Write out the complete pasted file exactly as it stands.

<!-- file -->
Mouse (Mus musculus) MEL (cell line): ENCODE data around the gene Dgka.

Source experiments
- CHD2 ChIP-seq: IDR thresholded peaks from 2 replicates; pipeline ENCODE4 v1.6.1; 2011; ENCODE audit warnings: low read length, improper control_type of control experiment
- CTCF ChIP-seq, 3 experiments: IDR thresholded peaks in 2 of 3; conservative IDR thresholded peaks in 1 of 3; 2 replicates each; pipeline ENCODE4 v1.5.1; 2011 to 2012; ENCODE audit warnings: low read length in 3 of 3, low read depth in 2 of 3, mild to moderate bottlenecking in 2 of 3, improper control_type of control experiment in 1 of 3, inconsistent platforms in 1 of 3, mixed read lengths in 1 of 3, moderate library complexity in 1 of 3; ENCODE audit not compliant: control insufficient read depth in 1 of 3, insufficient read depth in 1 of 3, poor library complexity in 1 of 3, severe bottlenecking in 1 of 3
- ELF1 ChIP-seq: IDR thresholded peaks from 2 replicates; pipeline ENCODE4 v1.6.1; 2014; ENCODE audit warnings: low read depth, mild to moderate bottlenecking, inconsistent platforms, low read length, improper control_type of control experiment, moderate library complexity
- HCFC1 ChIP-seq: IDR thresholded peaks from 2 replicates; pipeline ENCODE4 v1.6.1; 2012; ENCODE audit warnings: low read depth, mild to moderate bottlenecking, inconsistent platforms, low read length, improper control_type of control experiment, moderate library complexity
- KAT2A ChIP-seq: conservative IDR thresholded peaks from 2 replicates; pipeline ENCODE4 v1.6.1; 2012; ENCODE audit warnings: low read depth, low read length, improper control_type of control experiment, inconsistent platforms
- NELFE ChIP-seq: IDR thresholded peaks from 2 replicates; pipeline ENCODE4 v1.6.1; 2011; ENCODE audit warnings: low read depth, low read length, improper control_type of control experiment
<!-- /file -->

Mouse (Mus musculus) MEL (cell line): ENCODE data around the gene Dgka.

Source experiments
- CHD2 ChIP-seq: IDR thresholded peaks from 2 replicates; pipeline ENCODE4 v1.6.1; 2011; ENCODE audit warnings: low read length, improper control_type of control experiment
- CTCF ChIP-seq, 3 experiments: IDR thresholded peaks in 2 of 3; conservative IDR thresholded peaks in 1 of 3; 2 replicates each; pipeline ENCODE4 v1.5.1; 2011 to 2012; ENCODE audit warnings: low read length in 3 of 3, low read depth in 2 of 3, mild to moderate bottlenecking in 2 of 3, improper control_type of control experiment in 1 of 3, inconsistent platforms in 1 of 3, mixed read lengths in 1 of 3, moderate library complexity in 1 of 3; ENCODE audit not compliant: control insufficient read depth in 1 of 3, insufficient read depth in 1 of 3, poor library complexity in 1 of 3, severe bottlenecking in 1 of 3
- ELF1 ChIP-seq: IDR thresholded peaks from 2 replicates; pipeline ENCODE4 v1.6.1; 2014; ENCODE audit warnings: low read depth, mild to moderate bottlenecking, inconsistent platforms, low read length, improper control_type of control experiment, moderate library complexity
- HCFC1 ChIP-seq: IDR thresholded peaks from 2 replicates; pipeline ENCODE4 v1.6.1; 2012; ENCODE audit warnings: low read depth, mild to moderate bottlenecking, inconsistent platforms, low read length, improper control_type of control experiment, moderate library complexity
- KAT2A ChIP-seq: conservative IDR thresholded peaks from 2 replicates; pipeline ENCODE4 v1.6.1; 2012; ENCODE audit warnings: low read depth, low read length, improper control_type of control experiment, inconsistent platforms
- NELFE ChIP-seq: IDR thresholded peaks from 2 replicates; pipeline ENCODE4 v1.6.1; 2011; ENCODE audit warnings: low read depth, low read length, improper control_type of control experiment